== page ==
Last summer Ashley started getting very sick. It was found that her new lungs were now rejecting and she was going to need a redo double lung transplant. At this time they don't do many living related transplants anymore, especially for REDOs (living related is when a live relative donates two lobes), so she would have to be put on the list at a hospital for lungs from someone who was deceased and matched her antibodies. The difficulty with Ashley was that she had three different antibodies in her body... one from my aunt that donated two lobes, another from the other aunt that donated two lobes, and one from my aunt who donated a kidney. This meant that it could be difficult to find a lung that would match with all those antibodies. It wasn't impossible though. She was put on oxygen, and then my family started researching where Ashley could get this REDO transplant. They found Cleveland Clinic in Ohio had a good success rate, and they did REDO transplants. They evaluated Ashley, and she was accepted into Cleveland Clinics hospital. While she was there she ended up crashing a few times- and got sicker, faster. She was eventually put on a trach (a machine that breathes for you) and put as first on the list for lungs. She waited months, and months, but lungs never came in. Ashley passed away on June 14th 2012 while she waited in the ICU for lungs. Why didn't lungs come in for the months we waited? Maybe it had something to do with the her situation with the different antibodies in her body, but I think it was was primarily because people aren't becoming organ donors. I watched my sister die, and I don't want anyone else to have to experience something terrible like this...and that is why I have come to the decision to push the severity of organ donation to the public.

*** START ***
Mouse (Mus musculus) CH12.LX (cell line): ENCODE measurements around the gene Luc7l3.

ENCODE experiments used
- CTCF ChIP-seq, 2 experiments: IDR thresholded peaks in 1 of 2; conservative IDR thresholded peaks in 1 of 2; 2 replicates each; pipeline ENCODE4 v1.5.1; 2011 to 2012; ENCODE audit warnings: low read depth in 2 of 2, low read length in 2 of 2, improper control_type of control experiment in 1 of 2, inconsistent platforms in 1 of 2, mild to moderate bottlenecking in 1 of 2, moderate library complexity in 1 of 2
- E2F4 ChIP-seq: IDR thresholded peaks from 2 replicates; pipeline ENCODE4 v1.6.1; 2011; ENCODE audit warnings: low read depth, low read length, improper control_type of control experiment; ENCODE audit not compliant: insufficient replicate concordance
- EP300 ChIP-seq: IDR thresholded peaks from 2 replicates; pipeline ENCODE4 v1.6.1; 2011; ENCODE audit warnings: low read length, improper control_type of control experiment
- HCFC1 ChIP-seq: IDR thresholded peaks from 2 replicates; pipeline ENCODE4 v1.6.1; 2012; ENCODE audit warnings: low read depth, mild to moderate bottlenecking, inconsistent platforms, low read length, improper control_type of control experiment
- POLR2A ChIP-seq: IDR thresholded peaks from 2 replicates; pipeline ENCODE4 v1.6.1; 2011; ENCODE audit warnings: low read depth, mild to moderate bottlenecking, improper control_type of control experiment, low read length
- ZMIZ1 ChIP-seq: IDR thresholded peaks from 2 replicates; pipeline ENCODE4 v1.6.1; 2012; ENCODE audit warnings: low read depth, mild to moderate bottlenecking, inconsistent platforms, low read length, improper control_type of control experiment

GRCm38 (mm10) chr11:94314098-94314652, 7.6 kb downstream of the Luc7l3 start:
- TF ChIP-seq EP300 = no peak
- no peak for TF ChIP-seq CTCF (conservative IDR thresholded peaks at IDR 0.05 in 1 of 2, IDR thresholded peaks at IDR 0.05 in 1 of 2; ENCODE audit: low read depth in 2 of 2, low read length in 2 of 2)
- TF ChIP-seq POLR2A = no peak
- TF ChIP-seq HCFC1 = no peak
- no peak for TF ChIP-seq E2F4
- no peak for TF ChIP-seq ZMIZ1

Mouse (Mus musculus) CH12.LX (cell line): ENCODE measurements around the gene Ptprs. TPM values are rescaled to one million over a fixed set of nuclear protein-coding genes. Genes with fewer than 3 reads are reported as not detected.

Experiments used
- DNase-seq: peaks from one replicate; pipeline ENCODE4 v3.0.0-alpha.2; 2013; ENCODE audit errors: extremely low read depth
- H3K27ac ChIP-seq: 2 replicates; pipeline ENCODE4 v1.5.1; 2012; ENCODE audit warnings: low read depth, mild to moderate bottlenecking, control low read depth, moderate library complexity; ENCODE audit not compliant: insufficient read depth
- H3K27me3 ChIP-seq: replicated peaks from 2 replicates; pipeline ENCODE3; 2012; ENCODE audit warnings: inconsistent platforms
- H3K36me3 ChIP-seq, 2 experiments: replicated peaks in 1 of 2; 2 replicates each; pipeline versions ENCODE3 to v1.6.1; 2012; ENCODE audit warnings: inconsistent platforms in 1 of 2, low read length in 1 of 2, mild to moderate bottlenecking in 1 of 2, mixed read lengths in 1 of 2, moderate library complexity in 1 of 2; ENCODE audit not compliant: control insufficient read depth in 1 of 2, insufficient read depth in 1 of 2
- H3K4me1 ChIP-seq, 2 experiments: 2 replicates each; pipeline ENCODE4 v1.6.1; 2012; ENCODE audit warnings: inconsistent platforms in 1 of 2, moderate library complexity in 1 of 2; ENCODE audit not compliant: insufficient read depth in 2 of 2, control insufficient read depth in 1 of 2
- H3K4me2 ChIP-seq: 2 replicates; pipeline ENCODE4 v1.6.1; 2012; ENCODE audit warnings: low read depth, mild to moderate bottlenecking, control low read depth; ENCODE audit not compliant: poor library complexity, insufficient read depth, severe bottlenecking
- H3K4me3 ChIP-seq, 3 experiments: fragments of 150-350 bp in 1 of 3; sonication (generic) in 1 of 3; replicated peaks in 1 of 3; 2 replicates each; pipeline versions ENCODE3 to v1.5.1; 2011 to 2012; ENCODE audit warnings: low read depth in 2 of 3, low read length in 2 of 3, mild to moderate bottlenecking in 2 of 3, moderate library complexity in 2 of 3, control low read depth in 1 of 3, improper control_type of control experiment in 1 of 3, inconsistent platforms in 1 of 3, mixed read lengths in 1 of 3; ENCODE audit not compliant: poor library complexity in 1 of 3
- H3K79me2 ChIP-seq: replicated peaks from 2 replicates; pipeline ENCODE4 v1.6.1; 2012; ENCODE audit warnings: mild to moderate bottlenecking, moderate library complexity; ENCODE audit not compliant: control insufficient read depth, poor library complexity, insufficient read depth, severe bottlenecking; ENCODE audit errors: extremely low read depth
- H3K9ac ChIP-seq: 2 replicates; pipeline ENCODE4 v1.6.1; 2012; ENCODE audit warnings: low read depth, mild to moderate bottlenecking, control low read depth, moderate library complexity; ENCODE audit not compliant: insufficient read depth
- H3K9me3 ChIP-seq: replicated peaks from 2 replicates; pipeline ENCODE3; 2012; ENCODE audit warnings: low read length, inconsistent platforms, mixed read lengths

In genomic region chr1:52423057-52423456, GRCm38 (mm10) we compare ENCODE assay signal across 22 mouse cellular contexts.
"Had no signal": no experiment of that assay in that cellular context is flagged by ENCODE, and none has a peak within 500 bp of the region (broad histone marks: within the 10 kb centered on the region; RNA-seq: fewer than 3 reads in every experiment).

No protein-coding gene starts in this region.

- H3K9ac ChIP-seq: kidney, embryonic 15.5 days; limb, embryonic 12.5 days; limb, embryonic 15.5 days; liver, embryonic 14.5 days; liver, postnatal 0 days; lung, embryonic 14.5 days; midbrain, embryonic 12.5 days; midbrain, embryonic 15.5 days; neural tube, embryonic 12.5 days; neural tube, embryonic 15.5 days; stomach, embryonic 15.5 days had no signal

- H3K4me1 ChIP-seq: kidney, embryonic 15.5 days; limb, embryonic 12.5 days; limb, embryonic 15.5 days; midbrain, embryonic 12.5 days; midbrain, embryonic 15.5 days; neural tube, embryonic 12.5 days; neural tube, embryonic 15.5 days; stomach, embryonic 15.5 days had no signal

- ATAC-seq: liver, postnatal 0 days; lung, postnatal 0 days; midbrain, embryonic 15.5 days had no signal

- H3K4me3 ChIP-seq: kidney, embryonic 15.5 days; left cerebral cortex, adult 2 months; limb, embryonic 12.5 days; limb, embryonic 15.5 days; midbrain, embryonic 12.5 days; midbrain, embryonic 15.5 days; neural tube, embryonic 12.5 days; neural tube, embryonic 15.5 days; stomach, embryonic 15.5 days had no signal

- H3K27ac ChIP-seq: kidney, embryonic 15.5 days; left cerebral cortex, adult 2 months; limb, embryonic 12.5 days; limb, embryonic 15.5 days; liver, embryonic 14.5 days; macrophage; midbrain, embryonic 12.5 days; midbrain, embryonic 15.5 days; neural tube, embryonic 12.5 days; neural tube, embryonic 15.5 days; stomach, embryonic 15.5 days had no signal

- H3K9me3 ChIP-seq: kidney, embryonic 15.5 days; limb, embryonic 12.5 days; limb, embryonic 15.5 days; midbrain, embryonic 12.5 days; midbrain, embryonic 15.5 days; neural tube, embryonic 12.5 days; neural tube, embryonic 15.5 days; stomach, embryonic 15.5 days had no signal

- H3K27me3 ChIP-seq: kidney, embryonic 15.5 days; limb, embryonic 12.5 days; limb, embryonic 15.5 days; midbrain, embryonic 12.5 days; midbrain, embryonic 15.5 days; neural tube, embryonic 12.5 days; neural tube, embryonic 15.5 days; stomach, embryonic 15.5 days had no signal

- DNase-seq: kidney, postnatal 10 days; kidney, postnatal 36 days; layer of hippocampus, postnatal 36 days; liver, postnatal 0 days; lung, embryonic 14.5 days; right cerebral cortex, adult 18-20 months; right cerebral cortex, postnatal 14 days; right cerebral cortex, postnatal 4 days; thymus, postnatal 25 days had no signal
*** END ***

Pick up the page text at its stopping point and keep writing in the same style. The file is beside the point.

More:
Lindsey, in May of this year, while Ashley was in Cleveland, was told she needed a new kidney because her new one has since failed her. I have decided to donate to her. I can't let Lindsey wait on a list for a kidney and see what happened to Ashley, happen to her.
So that is where I am right now. I am Lindsey's kidney donor...they don't know when the transplant will be, because they want Lindsey to gain some weight and be more ready for this transplant, but it will be sometime within the next month. My life has been full of trials and tribulations, but everything has made me incredibly strong. I miss my best friend, Ashley, dearly, but I live my life everyday with the strength she taught me, and it is what helps get me through my toughest days.
My life is hectic, but I think my families story can save lives, and that is why I continue to be keep everyone in the loop with what is going on. I have a youtube channel (one of my videos was on NPR) and I post videos about things that are going on, but sometimes I don't have time to update that- so I thought when I can't update that, I can update this so you guys will know what is going on.
Here is my organ donation video for anyone who is interested: http://www.youtube.com/watch?v=dCEPnLtGG5k&feature=plcp
Here is Ashley's story on NPR: http://www.npr.org/blogs/money/2012/05/29/153914790/who-decides-whether-this-26-year-old-woman-gets-a-lung-transplant
my website: http://breatheeasywithme.blogspot.com
Submitted by Anonymous